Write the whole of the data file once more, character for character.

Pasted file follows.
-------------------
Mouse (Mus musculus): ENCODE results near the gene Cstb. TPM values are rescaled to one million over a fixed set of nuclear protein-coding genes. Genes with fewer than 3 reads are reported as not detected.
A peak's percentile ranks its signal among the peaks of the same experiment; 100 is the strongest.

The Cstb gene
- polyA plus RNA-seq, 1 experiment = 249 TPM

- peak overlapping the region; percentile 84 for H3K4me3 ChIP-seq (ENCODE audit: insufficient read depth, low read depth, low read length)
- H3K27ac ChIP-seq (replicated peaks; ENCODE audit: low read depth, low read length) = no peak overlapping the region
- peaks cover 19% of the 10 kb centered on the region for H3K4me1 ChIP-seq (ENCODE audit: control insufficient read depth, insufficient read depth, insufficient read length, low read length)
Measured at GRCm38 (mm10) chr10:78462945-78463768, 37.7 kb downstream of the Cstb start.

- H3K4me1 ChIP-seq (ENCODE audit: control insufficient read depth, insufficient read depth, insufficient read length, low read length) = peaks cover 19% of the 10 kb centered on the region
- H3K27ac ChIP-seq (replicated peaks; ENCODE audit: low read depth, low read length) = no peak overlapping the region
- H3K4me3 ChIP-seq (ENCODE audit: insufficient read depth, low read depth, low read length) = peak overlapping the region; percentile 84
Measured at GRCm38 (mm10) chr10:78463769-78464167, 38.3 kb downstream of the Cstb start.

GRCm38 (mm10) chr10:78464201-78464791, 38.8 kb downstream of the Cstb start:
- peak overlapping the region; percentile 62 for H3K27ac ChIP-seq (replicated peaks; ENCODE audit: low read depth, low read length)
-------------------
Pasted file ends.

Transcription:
Mouse (Mus musculus): ENCODE results near the gene Cstb. TPM values are rescaled to one million over a fixed set of nuclear protein-coding genes. Genes with fewer than 3 reads are reported as not detected.
A peak's percentile ranks its signal among the peaks of the same experiment; 100 is the strongest.

The Cstb gene
- polyA plus RNA-seq, 1 experiment = 249 TPM

- peak overlapping the region; percentile 84 for H3K4me3 ChIP-seq (ENCODE audit: insufficient read depth, low read depth, low read length)
- H3K27ac ChIP-seq (replicated peaks; ENCODE audit: low read depth, low read length) = no peak overlapping the region
- peaks cover 19% of the 10 kb centered on the region for H3K4me1 ChIP-seq (ENCODE audit: control insufficient read depth, insufficient read depth, insufficient read length, low read length)
Measured at GRCm38 (mm10) chr10:78462945-78463768, 37.7 kb downstream of the Cstb start.

- H3K4me1 ChIP-seq (ENCODE audit: control insufficient read depth, insufficient read depth, insufficient read length, low read length) = peaks cover 19% of the 10 kb centered on the region
- H3K27ac ChIP-seq (replicated peaks; ENCODE audit: low read depth, low read length) = no peak overlapping the region
- H3K4me3 ChIP-seq (ENCODE audit: insufficient read depth, low read depth, low read length) = peak overlapping the region; percentile 84
Measured at GRCm38 (mm10) chr10:78463769-78464167, 38.3 kb downstream of the Cstb start.

GRCm38 (mm10) chr10:78464201-78464791, 38.8 kb downstream of the Cstb start:
- peak overlapping the region; percentile 62 for H3K27ac ChIP-seq (replicated peaks; ENCODE audit: low read depth, low read length)